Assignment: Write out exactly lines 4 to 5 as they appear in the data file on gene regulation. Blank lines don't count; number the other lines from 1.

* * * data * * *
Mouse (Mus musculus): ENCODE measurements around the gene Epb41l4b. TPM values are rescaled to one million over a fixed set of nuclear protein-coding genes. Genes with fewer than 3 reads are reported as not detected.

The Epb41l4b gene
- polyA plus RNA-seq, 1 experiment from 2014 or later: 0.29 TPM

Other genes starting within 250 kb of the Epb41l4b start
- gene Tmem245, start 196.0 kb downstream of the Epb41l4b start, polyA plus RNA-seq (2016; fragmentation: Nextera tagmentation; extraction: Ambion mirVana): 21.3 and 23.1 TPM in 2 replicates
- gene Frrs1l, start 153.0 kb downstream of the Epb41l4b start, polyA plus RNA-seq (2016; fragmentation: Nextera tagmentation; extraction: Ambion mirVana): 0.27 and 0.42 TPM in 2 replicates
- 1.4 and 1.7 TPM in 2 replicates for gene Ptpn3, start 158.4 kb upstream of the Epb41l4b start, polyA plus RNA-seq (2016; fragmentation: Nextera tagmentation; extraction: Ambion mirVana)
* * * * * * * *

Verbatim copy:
Other genes starting within 250 kb of the Epb41l4b start
- gene Tmem245, start 196.0 kb downstream of the Epb41l4b start, polyA plus RNA-seq (2016; fragmentation: Nextera tagmentation; extraction: Ambion mirVana): 21.3 and 23.1 TPM in 2 replicates